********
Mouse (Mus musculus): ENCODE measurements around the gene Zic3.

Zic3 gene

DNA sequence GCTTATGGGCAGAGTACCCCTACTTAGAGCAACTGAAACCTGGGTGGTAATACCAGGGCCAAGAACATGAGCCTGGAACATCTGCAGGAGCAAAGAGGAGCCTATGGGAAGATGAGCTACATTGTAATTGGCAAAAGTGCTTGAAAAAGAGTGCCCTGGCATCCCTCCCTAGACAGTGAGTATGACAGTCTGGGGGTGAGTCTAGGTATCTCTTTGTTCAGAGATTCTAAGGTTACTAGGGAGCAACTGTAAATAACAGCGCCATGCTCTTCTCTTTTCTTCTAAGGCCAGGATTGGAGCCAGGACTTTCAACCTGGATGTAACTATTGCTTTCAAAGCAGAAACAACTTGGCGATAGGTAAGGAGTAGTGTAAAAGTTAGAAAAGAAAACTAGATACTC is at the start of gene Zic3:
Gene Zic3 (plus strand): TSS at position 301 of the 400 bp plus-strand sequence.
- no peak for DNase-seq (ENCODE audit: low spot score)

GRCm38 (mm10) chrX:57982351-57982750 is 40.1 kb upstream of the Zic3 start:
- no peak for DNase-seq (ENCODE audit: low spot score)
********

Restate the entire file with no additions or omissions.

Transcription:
Mouse (Mus musculus): ENCODE measurements around the gene Zic3.

Zic3 gene

DNA sequence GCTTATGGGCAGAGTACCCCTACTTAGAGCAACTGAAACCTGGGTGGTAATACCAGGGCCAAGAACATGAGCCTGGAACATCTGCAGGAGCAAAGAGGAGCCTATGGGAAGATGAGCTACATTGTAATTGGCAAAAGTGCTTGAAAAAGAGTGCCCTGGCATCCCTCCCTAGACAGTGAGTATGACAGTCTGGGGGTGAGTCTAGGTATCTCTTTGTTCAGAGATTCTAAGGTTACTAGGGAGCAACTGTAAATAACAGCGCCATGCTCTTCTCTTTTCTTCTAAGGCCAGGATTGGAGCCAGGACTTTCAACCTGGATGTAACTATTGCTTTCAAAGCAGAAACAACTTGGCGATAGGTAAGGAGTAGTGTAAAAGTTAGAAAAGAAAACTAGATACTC is at the start of gene Zic3:
Gene Zic3 (plus strand): TSS at position 301 of the 400 bp plus-strand sequence.
- no peak for DNase-seq (ENCODE audit: low spot score)

GRCm38 (mm10) chrX:57982351-57982750 is 40.1 kb upstream of the Zic3 start:
- no peak for DNase-seq (ENCODE audit: low spot score)